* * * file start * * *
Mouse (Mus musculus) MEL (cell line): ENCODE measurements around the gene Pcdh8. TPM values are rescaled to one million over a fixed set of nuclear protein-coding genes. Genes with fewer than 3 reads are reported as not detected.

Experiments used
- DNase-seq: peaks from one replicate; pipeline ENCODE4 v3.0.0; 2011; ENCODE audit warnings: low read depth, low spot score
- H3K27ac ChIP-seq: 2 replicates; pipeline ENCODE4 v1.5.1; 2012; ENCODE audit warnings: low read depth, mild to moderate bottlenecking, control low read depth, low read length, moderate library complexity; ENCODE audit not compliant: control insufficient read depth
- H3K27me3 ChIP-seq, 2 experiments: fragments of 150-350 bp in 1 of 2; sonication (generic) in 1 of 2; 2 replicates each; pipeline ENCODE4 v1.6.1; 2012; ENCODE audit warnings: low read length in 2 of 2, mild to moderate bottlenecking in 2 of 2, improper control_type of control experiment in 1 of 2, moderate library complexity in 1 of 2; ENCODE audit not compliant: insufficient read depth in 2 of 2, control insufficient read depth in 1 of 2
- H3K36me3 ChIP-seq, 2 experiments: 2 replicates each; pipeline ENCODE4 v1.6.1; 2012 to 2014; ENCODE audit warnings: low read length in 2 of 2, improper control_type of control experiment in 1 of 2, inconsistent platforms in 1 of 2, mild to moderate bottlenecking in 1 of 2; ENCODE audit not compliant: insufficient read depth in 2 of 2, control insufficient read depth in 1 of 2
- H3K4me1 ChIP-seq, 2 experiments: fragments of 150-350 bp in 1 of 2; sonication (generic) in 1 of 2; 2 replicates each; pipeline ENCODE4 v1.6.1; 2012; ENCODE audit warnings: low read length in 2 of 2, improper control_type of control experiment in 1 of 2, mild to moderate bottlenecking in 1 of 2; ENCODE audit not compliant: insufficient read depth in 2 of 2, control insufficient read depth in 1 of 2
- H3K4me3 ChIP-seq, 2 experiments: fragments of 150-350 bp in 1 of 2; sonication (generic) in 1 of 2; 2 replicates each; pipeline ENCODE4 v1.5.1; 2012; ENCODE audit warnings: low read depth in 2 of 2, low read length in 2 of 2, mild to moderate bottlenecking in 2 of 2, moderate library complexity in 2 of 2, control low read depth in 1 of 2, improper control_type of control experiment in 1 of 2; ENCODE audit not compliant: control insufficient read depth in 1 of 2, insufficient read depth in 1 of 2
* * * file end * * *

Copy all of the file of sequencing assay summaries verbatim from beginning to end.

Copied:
Mouse (Mus musculus) MEL (cell line): ENCODE measurements around the gene Pcdh8. TPM values are rescaled to one million over a fixed set of nuclear protein-coding genes. Genes with fewer than 3 reads are reported as not detected.

Experiments used
- DNase-seq: peaks from one replicate; pipeline ENCODE4 v3.0.0; 2011; ENCODE audit warnings: low read depth, low spot score
- H3K27ac ChIP-seq: 2 replicates; pipeline ENCODE4 v1.5.1; 2012; ENCODE audit warnings: low read depth, mild to moderate bottlenecking, control low read depth, low read length, moderate library complexity; ENCODE audit not compliant: control insufficient read depth
- H3K27me3 ChIP-seq, 2 experiments: fragments of 150-350 bp in 1 of 2; sonication (generic) in 1 of 2; 2 replicates each; pipeline ENCODE4 v1.6.1; 2012; ENCODE audit warnings: low read length in 2 of 2, mild to moderate bottlenecking in 2 of 2, improper control_type of control experiment in 1 of 2, moderate library complexity in 1 of 2; ENCODE audit not compliant: insufficient read depth in 2 of 2, control insufficient read depth in 1 of 2
- H3K36me3 ChIP-seq, 2 experiments: 2 replicates each; pipeline ENCODE4 v1.6.1; 2012 to 2014; ENCODE audit warnings: low read length in 2 of 2, improper control_type of control experiment in 1 of 2, inconsistent platforms in 1 of 2, mild to moderate bottlenecking in 1 of 2; ENCODE audit not compliant: insufficient read depth in 2 of 2, control insufficient read depth in 1 of 2
- H3K4me1 ChIP-seq, 2 experiments: fragments of 150-350 bp in 1 of 2; sonication (generic) in 1 of 2; 2 replicates each; pipeline ENCODE4 v1.6.1; 2012; ENCODE audit warnings: low read length in 2 of 2, improper control_type of control experiment in 1 of 2, mild to moderate bottlenecking in 1 of 2; ENCODE audit not compliant: insufficient read depth in 2 of 2, control insufficient read depth in 1 of 2
- H3K4me3 ChIP-seq, 2 experiments: fragments of 150-350 bp in 1 of 2; sonication (generic) in 1 of 2; 2 replicates each; pipeline ENCODE4 v1.5.1; 2012; ENCODE audit warnings: low read depth in 2 of 2, low read length in 2 of 2, mild to moderate bottlenecking in 2 of 2, moderate library complexity in 2 of 2, control low read depth in 1 of 2, improper control_type of control experiment in 1 of 2; ENCODE audit not compliant: control insufficient read depth in 1 of 2, insufficient read depth in 1 of 2